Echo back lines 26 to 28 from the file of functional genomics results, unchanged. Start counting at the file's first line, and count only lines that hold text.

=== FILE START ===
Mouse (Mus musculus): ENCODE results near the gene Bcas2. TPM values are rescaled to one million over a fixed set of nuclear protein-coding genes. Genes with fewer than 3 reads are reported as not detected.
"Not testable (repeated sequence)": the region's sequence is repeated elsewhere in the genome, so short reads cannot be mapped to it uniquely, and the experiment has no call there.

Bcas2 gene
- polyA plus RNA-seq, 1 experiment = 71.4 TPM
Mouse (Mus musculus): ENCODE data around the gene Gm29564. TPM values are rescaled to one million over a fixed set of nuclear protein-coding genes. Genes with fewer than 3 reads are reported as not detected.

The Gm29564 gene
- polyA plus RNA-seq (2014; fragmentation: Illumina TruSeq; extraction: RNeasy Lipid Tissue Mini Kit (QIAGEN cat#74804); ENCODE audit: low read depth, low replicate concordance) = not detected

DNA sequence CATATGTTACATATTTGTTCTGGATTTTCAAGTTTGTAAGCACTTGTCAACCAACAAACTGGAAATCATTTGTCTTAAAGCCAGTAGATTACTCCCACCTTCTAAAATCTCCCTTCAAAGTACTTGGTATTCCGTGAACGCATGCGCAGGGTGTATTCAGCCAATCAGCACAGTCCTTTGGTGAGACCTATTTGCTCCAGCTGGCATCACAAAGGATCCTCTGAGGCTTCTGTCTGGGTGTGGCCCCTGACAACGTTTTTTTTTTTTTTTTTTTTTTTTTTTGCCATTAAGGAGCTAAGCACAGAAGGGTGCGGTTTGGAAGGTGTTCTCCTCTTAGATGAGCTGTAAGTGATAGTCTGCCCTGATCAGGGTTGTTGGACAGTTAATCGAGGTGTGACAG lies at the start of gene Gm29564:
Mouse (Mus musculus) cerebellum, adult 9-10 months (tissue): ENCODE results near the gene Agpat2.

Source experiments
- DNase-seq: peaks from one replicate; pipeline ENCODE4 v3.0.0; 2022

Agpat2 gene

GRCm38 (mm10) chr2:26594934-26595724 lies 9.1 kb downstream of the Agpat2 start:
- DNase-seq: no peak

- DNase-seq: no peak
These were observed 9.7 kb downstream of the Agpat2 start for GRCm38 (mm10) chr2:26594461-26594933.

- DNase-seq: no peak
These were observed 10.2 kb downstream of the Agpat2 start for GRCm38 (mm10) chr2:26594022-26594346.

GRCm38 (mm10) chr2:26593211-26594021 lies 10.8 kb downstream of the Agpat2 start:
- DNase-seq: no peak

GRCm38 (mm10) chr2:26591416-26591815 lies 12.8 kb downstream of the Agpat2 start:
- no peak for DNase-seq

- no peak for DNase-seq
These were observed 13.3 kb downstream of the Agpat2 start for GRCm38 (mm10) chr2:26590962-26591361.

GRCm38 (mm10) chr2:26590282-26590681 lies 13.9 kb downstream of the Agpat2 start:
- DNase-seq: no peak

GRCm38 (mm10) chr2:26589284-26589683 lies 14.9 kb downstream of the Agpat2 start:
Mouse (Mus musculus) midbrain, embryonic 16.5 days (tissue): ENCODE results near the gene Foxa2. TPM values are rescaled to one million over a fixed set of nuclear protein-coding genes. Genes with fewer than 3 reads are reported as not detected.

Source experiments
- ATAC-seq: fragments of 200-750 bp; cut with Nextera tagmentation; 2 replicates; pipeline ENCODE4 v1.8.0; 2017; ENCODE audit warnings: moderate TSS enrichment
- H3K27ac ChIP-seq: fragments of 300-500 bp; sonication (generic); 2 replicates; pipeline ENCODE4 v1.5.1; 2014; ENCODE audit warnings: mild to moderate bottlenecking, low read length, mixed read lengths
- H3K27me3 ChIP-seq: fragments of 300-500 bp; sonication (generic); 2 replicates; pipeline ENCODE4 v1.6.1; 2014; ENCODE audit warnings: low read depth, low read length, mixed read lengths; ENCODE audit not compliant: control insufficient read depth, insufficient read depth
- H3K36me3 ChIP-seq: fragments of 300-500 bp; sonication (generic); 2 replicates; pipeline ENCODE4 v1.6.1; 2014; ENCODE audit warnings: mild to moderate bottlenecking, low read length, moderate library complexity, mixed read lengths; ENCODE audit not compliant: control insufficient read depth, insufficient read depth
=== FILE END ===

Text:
- DNase-seq: no peak

GRCm38 (mm10) chr2:26589284-26589683 lies 14.9 kb downstream of the Agpat2 start:
Mouse (Mus musculus) midbrain, embryonic 16.5 days (tissue): ENCODE results near the gene Foxa2. TPM values are rescaled to one million over a fixed set of nuclear protein-coding genes. Genes with fewer than 3 reads are reported as not detected.